The 2018 season has already presented its fair share of challenges for cotton farmers in South and East Texas. Cotton has been flowering in the Rio Grande Valley since early May. Insect pressure has been low across much of the Lower Rio Grande Valley, and irrigated fields are looking good. Unfortunately, many of the dryland acres have been zeroed-out, and the remaining fields have a low yield potential.

The Coastal Bend started strong but endured high winds and blowing sand in April that really set the crop back. Many fields were replanted while other farmers stuck with the remaining damaged crop. The Coastal Bend is in a moderate drought as cotton is beginning to bloom. Some precipitation by late May will be critical to obtaining moderate yields.

The Upper Gulf Coast and Blacklands have struggled to get adequate stands, even after temperatures warmed. Seedling diseases have been widespread, which is leading to some tough replanting decisions. The Southern Rolling Plains caught some rain the first week of May, and planting was in high gear by mid-May to capitalize on the soil moisture.

Unfortunately, the Central and Northern Rolling Plains have not received measurable rainfall and are in a moderate to severe drought. Some of the irrigated ground was getting planted the second week of May, but high temperatures and winds created challenges for the irrigated ground as well. gdmorgan@tamu.edu

Guy Collins, North Carolina
Guy Collins,

The first week of May brought ideal temperatures for planting with good soil moisture. As I write this on May 6, many North Carolina cotton growers have completed their first full week of planting, and a larger-than-expected proportion of our acres were planted during that time.

Much of the state experienced a much-needed rain this evening, as soil moisture was beginning to deplete. With continued good temperatures, I anticipate another busy week of planting. Many farmers are well ahead of schedule regarding the percentage of acres planted compared to this time last year and the year before. Although not much cotton has emerged yet, we are off to a good start.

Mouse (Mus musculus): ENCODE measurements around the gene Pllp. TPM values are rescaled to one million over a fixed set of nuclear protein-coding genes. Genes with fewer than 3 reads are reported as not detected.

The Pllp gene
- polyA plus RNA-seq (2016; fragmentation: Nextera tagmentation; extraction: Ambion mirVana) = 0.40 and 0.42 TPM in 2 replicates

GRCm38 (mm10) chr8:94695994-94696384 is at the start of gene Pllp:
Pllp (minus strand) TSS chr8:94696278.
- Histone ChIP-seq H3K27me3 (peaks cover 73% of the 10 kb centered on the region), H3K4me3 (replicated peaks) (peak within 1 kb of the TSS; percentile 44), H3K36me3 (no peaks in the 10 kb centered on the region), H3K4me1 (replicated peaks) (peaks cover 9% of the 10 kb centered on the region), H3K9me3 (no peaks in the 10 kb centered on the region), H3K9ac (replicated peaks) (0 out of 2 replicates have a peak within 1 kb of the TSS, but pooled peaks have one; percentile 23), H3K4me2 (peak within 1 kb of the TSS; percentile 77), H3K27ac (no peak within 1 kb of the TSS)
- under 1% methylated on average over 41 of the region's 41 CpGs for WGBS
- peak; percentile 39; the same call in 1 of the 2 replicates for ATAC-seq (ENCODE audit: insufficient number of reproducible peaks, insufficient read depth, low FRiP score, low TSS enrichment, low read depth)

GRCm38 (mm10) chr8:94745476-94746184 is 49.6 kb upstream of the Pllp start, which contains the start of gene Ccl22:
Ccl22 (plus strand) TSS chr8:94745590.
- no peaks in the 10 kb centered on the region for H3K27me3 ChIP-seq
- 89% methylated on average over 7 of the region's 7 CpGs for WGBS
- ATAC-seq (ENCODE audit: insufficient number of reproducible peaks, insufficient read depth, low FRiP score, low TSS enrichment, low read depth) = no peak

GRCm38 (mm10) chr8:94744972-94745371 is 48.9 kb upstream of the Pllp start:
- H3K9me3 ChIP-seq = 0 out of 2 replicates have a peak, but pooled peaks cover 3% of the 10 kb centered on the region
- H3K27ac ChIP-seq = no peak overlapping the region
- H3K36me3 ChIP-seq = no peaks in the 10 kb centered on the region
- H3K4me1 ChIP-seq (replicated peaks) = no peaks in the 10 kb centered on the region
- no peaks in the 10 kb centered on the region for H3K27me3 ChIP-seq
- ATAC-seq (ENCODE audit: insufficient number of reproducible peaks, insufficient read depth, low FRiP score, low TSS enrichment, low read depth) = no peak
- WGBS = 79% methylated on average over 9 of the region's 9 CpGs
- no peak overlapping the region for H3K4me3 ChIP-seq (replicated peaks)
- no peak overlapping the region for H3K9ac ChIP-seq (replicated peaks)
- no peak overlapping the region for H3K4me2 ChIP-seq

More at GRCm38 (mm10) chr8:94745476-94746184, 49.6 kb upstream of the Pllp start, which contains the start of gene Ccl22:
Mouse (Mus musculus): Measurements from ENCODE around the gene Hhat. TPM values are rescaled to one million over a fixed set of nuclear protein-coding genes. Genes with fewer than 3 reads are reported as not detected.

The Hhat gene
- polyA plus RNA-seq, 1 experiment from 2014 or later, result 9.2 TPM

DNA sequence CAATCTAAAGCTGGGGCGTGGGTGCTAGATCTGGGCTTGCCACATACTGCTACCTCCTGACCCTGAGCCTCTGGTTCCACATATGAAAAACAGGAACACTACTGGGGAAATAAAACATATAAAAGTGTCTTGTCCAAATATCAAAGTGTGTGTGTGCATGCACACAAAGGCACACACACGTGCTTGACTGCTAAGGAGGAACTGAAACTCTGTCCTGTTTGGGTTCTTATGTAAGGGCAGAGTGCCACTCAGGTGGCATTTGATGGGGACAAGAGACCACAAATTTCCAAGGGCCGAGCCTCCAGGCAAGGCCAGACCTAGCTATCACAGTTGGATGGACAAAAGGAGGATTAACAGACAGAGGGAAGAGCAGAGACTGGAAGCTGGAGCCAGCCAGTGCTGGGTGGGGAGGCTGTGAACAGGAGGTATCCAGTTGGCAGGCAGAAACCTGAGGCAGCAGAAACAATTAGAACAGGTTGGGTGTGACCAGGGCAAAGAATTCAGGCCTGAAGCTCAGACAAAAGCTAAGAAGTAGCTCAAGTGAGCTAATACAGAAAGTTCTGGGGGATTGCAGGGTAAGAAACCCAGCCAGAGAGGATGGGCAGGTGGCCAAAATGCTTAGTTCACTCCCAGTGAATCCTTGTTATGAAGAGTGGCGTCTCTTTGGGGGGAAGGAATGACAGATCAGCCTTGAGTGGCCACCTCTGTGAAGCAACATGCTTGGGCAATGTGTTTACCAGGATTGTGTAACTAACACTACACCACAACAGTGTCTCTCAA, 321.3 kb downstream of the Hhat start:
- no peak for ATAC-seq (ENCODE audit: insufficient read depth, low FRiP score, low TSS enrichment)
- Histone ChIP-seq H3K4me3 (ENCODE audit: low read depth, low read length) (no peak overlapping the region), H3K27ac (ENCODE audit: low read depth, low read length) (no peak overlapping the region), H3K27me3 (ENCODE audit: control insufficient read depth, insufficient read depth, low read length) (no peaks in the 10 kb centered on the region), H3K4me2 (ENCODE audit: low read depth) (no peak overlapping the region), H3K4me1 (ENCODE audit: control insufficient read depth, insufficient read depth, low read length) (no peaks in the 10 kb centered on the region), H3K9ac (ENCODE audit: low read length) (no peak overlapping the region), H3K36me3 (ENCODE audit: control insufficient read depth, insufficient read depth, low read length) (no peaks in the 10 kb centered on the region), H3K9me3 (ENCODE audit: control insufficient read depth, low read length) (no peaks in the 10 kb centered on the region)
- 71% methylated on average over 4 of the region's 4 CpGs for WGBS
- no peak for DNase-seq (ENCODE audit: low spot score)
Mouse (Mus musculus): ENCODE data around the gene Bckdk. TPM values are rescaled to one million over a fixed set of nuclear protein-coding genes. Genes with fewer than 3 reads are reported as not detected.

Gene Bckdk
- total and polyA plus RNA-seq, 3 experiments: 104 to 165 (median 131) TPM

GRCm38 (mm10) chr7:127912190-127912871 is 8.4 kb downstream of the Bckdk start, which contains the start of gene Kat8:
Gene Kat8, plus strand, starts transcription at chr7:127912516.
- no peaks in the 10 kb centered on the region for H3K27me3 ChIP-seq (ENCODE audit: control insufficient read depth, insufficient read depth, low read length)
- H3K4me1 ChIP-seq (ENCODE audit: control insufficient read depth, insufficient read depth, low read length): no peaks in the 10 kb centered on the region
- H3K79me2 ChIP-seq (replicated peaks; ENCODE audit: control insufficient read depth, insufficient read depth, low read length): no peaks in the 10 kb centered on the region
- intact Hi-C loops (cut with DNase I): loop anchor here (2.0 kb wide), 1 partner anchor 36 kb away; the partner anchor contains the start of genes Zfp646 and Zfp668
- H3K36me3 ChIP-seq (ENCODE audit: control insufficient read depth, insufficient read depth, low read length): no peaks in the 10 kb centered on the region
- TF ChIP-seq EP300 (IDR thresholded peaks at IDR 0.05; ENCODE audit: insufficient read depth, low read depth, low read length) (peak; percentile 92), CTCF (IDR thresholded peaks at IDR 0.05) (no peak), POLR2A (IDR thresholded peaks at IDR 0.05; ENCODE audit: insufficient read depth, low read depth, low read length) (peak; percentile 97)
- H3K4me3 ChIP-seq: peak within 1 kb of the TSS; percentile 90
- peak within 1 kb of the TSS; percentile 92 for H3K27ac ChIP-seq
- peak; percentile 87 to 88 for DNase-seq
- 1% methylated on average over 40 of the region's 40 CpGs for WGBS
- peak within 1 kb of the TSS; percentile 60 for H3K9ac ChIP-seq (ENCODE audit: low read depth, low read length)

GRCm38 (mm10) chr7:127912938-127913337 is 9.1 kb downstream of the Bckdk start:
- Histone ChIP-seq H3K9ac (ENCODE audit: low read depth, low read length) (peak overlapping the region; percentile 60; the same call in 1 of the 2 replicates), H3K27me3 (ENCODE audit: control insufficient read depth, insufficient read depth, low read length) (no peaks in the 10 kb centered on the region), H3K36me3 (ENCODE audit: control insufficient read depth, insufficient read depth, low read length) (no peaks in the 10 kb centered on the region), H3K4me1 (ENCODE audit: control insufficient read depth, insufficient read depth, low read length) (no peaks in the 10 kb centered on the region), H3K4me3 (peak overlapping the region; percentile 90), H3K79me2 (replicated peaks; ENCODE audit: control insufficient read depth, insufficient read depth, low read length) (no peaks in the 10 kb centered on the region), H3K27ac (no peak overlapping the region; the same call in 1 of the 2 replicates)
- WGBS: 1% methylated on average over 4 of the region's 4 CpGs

The areas that missed rain this evening will need moisture soon, as temperatures are expected to remain relatively warm.

Time will tell the story of how successful planting will be in 2018. There have not been any major delays yet due to weather, and no need for replanting at this time.

plant bugsBy the time you read this, post-emergence herbicide applications, as well as foliar applications for thrips, will be underway. June is historically the time when lygus insects begin. We cannot stress enough the need for thorough and frequent scouting for this insect pest. Timely applications and rotation of chemistries is ultimately the best approach to managing these insects.

Poor scouting or delayed applications can be very costly.

Growers should also pay attention to weather forecasts when making pre-bloom plant growth regulator decisions. Pre-bloom PGRs need only be applied when soil moisture is sufficient for vigorous growth and there is a strong likelihood that rains will continue. Remember, we are never more than four to five days away from a drought, especially on sandy soils.

Therefore, pre-bloom PGR applications should be avoided if the weather forecast is unclear or fickle or if rains are unlikely.

If needed, pre-bloom PGR applications should be focused on fields with a history of rank growth, especially for varieties with a propensity for aggressive growth. guy_collins@ncsu.edu

Darrin Dodds, Mississippi
Darrin Dodds,